re: 100k, aha, good. So that explains why asking 5 digit fees is small, because they (we all that use it) can pay? Ok, now you sound more like a real security expert, or a lawyer, or a politician...

re: hate. Come again? the example (not the only one, I understand) that I read what I wanted to read in your posts is that you read too much hate in my posts? huh?

But enough hatred, I know I have an attitude problem as all that had to deal directly with me can attest to. Too much good, positive attitude and a complete lack of capability of making simple ironic remarks Smiley I'm a long time professional at what I do, and that is not trolling nor is it security. You are obviously better than me on both accounts so if you can refrain from replying to my post here, I promise I'll behave and not make hatred filled remarks on any other altruistic comment coming from you on this thread.
muad_dib
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June 20, 2011, 04:59:17 PM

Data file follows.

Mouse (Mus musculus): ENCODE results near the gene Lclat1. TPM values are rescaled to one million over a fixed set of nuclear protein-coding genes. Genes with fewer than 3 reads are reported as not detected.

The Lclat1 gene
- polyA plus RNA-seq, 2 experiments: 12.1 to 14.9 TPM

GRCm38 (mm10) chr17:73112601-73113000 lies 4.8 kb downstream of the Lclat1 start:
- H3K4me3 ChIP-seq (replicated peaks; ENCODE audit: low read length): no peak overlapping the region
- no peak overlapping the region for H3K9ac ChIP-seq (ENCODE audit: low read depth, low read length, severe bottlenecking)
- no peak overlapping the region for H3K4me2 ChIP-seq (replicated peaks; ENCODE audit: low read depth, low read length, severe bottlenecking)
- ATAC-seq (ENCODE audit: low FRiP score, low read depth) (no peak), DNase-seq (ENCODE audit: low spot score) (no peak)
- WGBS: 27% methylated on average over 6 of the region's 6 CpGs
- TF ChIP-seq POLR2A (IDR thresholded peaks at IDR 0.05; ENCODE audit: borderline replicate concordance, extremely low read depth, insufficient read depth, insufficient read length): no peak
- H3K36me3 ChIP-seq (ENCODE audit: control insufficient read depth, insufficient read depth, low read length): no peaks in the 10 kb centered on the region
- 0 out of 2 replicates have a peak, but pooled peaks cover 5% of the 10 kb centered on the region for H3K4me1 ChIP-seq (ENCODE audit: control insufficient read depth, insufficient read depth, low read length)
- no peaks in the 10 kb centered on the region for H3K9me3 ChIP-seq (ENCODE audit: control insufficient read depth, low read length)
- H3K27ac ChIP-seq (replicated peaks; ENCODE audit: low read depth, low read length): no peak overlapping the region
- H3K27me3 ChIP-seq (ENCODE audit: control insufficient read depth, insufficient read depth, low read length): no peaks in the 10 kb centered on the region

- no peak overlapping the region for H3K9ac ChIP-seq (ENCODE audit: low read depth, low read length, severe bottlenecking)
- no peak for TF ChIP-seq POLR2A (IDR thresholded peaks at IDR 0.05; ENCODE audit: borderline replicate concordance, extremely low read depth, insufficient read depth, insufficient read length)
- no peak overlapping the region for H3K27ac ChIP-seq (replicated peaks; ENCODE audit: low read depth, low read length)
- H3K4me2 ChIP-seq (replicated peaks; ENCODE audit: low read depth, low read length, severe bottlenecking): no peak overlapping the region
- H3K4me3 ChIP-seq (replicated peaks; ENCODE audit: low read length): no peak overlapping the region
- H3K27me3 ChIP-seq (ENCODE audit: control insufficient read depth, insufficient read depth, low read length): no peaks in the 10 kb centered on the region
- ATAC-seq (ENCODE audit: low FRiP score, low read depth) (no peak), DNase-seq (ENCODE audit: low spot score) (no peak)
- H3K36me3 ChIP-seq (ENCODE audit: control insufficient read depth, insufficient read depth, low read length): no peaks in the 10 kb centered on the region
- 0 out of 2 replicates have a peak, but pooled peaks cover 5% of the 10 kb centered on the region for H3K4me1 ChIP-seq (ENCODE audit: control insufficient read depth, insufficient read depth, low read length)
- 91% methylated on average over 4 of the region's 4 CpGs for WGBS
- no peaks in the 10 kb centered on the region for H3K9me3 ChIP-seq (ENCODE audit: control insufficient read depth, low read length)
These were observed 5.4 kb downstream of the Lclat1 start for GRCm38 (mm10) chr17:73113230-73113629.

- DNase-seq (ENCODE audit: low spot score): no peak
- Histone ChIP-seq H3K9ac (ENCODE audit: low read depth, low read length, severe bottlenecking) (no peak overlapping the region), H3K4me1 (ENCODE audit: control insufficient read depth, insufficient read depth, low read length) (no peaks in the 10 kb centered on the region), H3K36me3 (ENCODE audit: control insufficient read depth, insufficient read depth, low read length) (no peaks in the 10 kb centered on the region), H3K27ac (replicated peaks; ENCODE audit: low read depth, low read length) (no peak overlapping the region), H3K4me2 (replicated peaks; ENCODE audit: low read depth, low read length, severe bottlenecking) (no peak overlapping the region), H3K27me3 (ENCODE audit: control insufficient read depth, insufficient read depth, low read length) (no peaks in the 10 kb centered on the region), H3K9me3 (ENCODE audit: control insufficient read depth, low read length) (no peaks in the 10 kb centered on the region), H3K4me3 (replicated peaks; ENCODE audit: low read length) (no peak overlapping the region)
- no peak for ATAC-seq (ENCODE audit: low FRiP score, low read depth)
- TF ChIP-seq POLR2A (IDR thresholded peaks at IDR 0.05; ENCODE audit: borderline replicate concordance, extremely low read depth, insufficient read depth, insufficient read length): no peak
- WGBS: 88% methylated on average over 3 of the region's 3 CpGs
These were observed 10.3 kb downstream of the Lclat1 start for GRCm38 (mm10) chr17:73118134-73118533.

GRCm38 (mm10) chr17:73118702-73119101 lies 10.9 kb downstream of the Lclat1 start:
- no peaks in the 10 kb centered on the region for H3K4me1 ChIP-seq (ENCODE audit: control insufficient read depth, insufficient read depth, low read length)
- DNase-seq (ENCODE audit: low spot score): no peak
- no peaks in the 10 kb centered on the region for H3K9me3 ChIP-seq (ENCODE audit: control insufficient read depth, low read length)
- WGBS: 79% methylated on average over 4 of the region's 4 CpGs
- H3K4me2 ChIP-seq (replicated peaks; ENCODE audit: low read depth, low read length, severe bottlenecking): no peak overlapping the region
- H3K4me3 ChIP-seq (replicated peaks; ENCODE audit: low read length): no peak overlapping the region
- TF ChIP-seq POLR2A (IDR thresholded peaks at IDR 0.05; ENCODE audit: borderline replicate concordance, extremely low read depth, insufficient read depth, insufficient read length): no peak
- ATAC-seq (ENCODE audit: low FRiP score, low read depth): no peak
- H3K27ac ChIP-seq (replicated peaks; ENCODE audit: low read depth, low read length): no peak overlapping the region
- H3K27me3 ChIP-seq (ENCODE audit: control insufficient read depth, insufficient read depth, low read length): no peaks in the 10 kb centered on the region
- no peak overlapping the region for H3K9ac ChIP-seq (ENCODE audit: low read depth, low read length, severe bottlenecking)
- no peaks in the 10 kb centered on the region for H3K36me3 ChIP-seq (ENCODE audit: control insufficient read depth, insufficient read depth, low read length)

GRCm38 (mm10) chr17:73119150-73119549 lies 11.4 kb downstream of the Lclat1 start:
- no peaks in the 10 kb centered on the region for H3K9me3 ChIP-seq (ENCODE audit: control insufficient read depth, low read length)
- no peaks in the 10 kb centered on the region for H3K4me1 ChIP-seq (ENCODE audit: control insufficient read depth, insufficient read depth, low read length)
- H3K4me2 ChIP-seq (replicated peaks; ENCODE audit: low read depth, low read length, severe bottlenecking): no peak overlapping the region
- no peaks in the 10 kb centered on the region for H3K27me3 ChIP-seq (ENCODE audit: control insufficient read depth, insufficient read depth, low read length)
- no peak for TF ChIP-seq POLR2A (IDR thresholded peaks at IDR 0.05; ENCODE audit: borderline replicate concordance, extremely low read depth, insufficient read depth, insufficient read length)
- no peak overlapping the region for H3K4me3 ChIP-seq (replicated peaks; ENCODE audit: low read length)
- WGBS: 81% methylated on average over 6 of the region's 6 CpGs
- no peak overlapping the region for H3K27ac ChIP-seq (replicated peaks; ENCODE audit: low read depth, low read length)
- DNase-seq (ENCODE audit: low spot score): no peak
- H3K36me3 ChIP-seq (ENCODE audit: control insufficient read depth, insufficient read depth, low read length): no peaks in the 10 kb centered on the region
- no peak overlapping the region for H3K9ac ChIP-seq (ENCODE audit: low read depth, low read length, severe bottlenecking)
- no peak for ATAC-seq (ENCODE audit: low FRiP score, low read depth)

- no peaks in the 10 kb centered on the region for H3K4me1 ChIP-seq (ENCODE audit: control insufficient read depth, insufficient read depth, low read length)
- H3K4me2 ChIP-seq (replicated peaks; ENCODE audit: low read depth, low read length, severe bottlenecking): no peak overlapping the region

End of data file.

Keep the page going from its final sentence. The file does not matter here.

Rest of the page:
#60

Quote
Ok. Let's rephrase my previous sentence:

Given that a Serious security flaw is a flaw that permits privilege escalation, or leakage of database.

Given that parameter Psi  = [ ( # of serious security flaws - 1 ) / ( #  of running systems )^2 ] remapped in [0, 1]

Do you agree that, with a confidence level of 0.99,  the correlation between the parameter Psi and Linux is stronger than with FreeBSD?

Okay, now you're really making yourself look stupid. Please no one pay this guy anything.
please explain...

Were You asking  me?

http://en.wikipedia.org/wiki/Statistical_hypothesis_testing

http://en.wikipedia.org/wiki/Statistic

http://en.wikipedia.org/wiki/Confidence_level

http://en.wikipedia.org/wiki/Statistically_significant